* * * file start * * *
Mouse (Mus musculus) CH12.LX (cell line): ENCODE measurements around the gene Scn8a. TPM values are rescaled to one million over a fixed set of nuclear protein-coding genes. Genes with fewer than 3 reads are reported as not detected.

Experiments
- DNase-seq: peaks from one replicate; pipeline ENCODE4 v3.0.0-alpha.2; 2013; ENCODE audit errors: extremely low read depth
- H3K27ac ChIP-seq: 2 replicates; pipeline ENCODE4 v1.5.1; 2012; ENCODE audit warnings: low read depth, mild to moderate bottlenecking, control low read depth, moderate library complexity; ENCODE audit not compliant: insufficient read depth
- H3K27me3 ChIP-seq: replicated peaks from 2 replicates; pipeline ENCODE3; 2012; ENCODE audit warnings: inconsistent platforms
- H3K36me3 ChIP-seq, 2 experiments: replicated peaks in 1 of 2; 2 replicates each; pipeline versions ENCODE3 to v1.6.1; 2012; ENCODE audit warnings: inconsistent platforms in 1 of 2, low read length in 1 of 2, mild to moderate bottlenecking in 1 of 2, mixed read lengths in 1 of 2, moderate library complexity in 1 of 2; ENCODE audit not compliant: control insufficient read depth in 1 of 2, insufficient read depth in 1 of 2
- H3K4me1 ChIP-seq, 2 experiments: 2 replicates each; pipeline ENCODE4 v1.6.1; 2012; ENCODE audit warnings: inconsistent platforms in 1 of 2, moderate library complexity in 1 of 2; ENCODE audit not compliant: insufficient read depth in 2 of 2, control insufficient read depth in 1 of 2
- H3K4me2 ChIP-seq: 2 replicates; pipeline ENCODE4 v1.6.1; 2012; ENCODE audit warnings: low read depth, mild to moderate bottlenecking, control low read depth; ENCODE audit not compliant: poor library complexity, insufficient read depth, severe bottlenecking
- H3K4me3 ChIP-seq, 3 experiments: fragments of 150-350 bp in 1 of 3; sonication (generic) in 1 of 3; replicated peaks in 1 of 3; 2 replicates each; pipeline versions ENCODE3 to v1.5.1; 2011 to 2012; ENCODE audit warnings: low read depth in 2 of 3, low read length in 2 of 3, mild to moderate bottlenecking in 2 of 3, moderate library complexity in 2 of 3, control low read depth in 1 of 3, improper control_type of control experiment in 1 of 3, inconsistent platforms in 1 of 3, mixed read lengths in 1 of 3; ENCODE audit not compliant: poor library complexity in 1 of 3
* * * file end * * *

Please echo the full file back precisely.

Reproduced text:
Mouse (Mus musculus) CH12.LX (cell line): ENCODE measurements around the gene Scn8a. TPM values are rescaled to one million over a fixed set of nuclear protein-coding genes. Genes with fewer than 3 reads are reported as not detected.

Experiments
- DNase-seq: peaks from one replicate; pipeline ENCODE4 v3.0.0-alpha.2; 2013; ENCODE audit errors: extremely low read depth
- H3K27ac ChIP-seq: 2 replicates; pipeline ENCODE4 v1.5.1; 2012; ENCODE audit warnings: low read depth, mild to moderate bottlenecking, control low read depth, moderate library complexity; ENCODE audit not compliant: insufficient read depth
- H3K27me3 ChIP-seq: replicated peaks from 2 replicates; pipeline ENCODE3; 2012; ENCODE audit warnings: inconsistent platforms
- H3K36me3 ChIP-seq, 2 experiments: replicated peaks in 1 of 2; 2 replicates each; pipeline versions ENCODE3 to v1.6.1; 2012; ENCODE audit warnings: inconsistent platforms in 1 of 2, low read length in 1 of 2, mild to moderate bottlenecking in 1 of 2, mixed read lengths in 1 of 2, moderate library complexity in 1 of 2; ENCODE audit not compliant: control insufficient read depth in 1 of 2, insufficient read depth in 1 of 2
- H3K4me1 ChIP-seq, 2 experiments: 2 replicates each; pipeline ENCODE4 v1.6.1; 2012; ENCODE audit warnings: inconsistent platforms in 1 of 2, moderate library complexity in 1 of 2; ENCODE audit not compliant: insufficient read depth in 2 of 2, control insufficient read depth in 1 of 2
- H3K4me2 ChIP-seq: 2 replicates; pipeline ENCODE4 v1.6.1; 2012; ENCODE audit warnings: low read depth, mild to moderate bottlenecking, control low read depth; ENCODE audit not compliant: poor library complexity, insufficient read depth, severe bottlenecking
- H3K4me3 ChIP-seq, 3 experiments: fragments of 150-350 bp in 1 of 3; sonication (generic) in 1 of 3; replicated peaks in 1 of 3; 2 replicates each; pipeline versions ENCODE3 to v1.5.1; 2011 to 2012; ENCODE audit warnings: low read depth in 2 of 3, low read length in 2 of 3, mild to moderate bottlenecking in 2 of 3, moderate library complexity in 2 of 3, control low read depth in 1 of 3, improper control_type of control experiment in 1 of 3, inconsistent platforms in 1 of 3, mixed read lengths in 1 of 3; ENCODE audit not compliant: poor library complexity in 1 of 3